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Part 1: Arrival

House sitting assignments vary in length, but they all have a beginning, middle and end. One of the things we like about medium to long assignments is that these parts are pretty distinct and each has something we really enjoy doing.

When we arrive in a new place, especially if it is very different from what we are used to, it takes some time to get oriented. And flying into a foreign country (even driving into Canada) has associated events to handle. There are border crossings, IDs to hand over, questions to answer and money to change, just to name a few.

As soon as we can, we arrange for cell phone service and make sure we are on a good internet service. Neil has become an expert at this and we have had some fun experiences setting up our phones when house sitting in Canada and Australia.

Next comes getting to the house sitting location. Usually we can get pretty close to where we are going, but not everyone lives near an airport. In Western Australia we used taxis, a motel stay and a 6 hour bus trip to get to the little bus stop about ten minutes from “home” and our hosts picked us up there. Combined with crossing the international dateline, it took us four days to get from Hawaii to Kendenup, WA (Australia).

Once at the home it is time to get acquainted, in person, with the homeowners and any animals we will be caring for. These folks then show us the things that need handling in and around their property, introduce us to any key trades people and neighbors, and show us where we will be sleeping and storing our belongings during the house sit.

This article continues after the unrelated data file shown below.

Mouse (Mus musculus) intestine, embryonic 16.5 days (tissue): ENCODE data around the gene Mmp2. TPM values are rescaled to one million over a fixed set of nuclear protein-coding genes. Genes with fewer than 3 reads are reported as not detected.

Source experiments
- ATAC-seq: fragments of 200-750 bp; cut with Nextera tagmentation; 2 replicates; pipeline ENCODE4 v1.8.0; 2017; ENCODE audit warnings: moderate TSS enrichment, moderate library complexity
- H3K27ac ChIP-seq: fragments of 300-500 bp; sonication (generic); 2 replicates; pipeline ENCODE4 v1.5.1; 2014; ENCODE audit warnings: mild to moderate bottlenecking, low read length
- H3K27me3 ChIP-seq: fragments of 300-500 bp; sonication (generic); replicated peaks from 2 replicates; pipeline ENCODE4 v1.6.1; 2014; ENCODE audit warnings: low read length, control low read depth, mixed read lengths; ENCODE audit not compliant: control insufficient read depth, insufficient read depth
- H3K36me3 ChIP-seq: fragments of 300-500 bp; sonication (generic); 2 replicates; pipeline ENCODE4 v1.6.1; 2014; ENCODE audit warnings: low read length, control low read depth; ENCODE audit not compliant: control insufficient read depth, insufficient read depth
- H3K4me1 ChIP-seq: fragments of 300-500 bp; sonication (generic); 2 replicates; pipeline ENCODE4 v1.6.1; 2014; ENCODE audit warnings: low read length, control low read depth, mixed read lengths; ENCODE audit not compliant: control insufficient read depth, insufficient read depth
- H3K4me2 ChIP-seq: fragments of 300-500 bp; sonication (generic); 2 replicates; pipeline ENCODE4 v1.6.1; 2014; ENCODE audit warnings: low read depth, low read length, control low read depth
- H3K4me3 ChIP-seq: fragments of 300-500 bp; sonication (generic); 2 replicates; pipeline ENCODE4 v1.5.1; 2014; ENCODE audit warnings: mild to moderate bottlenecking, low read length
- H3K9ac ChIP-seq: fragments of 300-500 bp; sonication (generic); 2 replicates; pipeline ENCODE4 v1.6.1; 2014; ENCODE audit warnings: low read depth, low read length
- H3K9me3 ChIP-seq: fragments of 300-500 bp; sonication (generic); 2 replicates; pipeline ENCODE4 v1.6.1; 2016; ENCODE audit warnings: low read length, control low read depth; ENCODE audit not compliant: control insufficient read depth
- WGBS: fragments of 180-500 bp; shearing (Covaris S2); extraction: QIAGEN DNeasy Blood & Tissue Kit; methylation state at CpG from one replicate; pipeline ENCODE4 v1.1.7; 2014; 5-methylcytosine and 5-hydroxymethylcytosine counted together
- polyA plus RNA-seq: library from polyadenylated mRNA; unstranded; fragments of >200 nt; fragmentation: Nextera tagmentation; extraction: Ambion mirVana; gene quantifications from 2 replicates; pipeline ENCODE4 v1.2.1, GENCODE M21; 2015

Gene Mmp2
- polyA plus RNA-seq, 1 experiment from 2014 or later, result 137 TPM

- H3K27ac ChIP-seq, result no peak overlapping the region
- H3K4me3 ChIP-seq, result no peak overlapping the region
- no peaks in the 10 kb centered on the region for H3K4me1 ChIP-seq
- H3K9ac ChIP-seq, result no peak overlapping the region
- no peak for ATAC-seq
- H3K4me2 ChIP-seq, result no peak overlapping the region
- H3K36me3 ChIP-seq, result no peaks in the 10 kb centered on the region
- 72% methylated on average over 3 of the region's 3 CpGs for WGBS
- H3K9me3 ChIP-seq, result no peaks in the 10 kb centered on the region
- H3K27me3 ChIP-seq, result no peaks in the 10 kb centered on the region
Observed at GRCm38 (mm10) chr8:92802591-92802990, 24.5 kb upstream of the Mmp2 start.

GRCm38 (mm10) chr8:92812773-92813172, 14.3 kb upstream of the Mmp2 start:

Getting to know the property and pets

We usually have a day or two to visit, drive around the area, cook together and ask questions that may arise. Often, we will take the homeowners to the bus or airport.

At this point it can take a week or so to get oriented at our new house sit. We freshen any part of the house that varies from our standards. Everyone has their own level of tolerance for dust bunnies and such. We put away our belongings and stow our luggage (or use it like a dresser). We also head out to the shops to find the groceries and supplies we need.

By week two, we have some locations stored in our GPS and are starting to have an idea of what it will be like to live in our new digs.

The middle of a house sit is all about living in this new area, exploring the unique activities and meeting the locals.  We love having spacious time to travel around and see what each place has to offer.

Read Part 2: of The Chronology of a House sit: Living Your Life


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